At the same time, Procter said she witnessed “[an] amazing sense of family and fellowship” in that home. She said she came to appreciate the rhythm of their lives and the fact that the family was so willing to share what little they had with foreigners.
Most India abroaders were required to translate their research and interviews into long papers, but Mangelsdorf and Procter wanted to do something different from the very beginning.
Mangelsdorf said, “I think Anna and I always wanted to combine our art with our passion for social justice.” She later added, “You always want to raise awareness, but people are so immune already to all the things they read.”
Mangelsdorf said she thought it might be easier to reach people through the arts. Procter said, “We knew we wanted to do something performance-based.”
She added that while her peers worked on their papers for several days, she wrote a collection of ten monologues and Mangelsdorf wrote several songs. Although Mangelsdorf and Procter are performers, neither of them had experience writing their own songs or monologues before working on this project. Mangelsdorf said it was difficult to look through over 80 pages of notes from her interviews and choose just one concept for a song.
Mangelsdorf said she was unable to compose music in India because she didn’t have access to an instrument during their stay. She worked mainly with lyrics and rhythms while abroad.
Although Procter and Mangelsdorf wrote the rough material for their presentation while in India, Mangelsdorf said she changed some of her lyrics when she returned from the trip. She also decided to include more vocals and both violin and bass accompaniment, and wrote parts for each of those instruments.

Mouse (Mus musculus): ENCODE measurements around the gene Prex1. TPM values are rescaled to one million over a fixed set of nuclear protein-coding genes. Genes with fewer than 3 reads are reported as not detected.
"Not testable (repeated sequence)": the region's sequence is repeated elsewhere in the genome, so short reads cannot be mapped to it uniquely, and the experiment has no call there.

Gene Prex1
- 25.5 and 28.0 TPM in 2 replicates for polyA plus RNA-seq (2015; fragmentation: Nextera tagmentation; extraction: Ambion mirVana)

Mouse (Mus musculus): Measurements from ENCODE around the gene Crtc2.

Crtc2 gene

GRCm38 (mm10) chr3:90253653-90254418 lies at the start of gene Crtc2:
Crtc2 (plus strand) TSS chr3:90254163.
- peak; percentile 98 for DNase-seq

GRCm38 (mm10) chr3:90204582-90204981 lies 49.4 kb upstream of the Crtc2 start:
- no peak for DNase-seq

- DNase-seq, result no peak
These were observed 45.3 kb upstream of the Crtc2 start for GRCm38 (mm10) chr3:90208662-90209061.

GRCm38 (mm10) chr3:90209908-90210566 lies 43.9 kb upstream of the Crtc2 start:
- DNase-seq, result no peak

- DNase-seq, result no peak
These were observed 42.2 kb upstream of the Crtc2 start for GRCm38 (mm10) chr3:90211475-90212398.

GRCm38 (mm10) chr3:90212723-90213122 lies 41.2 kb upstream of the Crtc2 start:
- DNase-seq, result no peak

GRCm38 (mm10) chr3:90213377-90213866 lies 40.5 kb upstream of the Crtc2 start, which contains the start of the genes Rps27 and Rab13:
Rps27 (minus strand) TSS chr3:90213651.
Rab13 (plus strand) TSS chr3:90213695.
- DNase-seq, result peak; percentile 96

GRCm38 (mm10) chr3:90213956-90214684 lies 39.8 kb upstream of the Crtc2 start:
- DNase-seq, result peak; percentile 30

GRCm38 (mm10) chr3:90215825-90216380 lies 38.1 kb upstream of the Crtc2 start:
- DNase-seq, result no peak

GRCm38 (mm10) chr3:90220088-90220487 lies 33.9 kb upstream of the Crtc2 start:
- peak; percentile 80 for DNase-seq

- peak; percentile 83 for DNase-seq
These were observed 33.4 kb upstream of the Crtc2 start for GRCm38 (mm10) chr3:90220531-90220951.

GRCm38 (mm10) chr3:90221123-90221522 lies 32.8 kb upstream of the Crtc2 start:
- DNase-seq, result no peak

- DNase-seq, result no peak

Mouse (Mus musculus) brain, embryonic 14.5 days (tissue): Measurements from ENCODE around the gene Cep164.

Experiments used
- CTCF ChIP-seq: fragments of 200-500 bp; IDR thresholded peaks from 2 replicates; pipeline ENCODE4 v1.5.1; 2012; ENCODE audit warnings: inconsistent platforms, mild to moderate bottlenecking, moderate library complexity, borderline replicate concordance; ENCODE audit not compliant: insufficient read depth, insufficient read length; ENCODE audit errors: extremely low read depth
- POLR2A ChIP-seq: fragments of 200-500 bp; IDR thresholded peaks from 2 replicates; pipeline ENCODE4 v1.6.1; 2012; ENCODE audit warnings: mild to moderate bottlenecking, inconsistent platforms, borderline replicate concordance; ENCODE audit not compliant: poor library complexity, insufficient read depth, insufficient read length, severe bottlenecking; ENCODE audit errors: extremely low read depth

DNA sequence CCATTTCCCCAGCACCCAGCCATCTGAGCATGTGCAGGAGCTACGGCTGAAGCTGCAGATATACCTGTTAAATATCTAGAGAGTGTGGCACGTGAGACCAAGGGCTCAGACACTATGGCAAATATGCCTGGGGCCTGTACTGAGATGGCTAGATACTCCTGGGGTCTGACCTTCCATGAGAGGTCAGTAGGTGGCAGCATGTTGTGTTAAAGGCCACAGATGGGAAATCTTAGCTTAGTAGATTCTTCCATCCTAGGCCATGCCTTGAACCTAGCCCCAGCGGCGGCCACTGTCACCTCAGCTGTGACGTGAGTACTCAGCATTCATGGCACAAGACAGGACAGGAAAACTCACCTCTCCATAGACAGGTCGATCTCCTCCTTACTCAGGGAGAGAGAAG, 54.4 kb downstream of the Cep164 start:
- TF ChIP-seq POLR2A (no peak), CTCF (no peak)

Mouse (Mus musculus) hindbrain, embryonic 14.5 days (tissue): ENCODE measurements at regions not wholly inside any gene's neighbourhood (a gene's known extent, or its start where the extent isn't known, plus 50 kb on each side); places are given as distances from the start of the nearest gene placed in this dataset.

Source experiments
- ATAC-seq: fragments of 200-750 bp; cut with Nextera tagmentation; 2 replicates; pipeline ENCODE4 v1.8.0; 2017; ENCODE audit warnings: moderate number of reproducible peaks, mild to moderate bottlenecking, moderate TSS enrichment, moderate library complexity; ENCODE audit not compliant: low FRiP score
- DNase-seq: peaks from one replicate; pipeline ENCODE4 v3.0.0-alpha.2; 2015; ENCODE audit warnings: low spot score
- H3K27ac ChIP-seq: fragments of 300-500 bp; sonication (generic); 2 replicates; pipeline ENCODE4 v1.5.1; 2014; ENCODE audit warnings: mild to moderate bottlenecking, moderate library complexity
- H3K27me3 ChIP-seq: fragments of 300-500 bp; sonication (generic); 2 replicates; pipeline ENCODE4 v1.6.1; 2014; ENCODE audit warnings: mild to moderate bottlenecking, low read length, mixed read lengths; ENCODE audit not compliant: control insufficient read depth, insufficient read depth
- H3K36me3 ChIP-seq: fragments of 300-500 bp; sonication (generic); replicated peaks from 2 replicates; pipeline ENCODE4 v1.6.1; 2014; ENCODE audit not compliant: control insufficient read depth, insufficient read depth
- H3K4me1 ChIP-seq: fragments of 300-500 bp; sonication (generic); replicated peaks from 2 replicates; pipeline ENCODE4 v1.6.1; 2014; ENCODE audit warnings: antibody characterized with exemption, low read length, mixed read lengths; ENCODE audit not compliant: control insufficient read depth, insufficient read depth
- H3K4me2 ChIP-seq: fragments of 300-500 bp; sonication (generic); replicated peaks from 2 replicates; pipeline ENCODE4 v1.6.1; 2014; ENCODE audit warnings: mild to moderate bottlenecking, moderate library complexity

Through weeks of observation and conversation, it became clearer to Mangelsdorf and Procter that what they were learning needed to be shared with a broader community.
Mangelsdorf said, “These people poured out their hearts for us.” Procter said, “It’s just important and beautiful to share these stories; to just get a window into a way of life that’s so completely different from your own.” She added that Dalits are not paid any attention in their own country, much less in the United States.
Mangelsdorf also believes in the power of sharing these stories with people who might not otherwise know about the oppression and mistreatment of Dalits. She said, “Once you meet the people [involved in an issue], you actually really care.”
Mangelsdorf said that it was difficult to write songs about the issue without sounding “preachy.” She added, “I think the message will be different for everyone … We don’t want to tell people how to feel.”
Despite the fact that Procter and Mangelsdorf did not create “Untouchable Voices” to deliver a specific message, Mangelsdorf said she hopes the performance will educate others about the humanity of the Dalit people. Mangelsdorf said, “You can see something really special and beautiful in every person.”
She added that, despite our perceived differences, “We all have fears and feelings, and hunger and thirst.”
The last performance of “Untouchable Voices” will take place at 9 p.m. on Wednesday of Week 10 in the Black Box theater.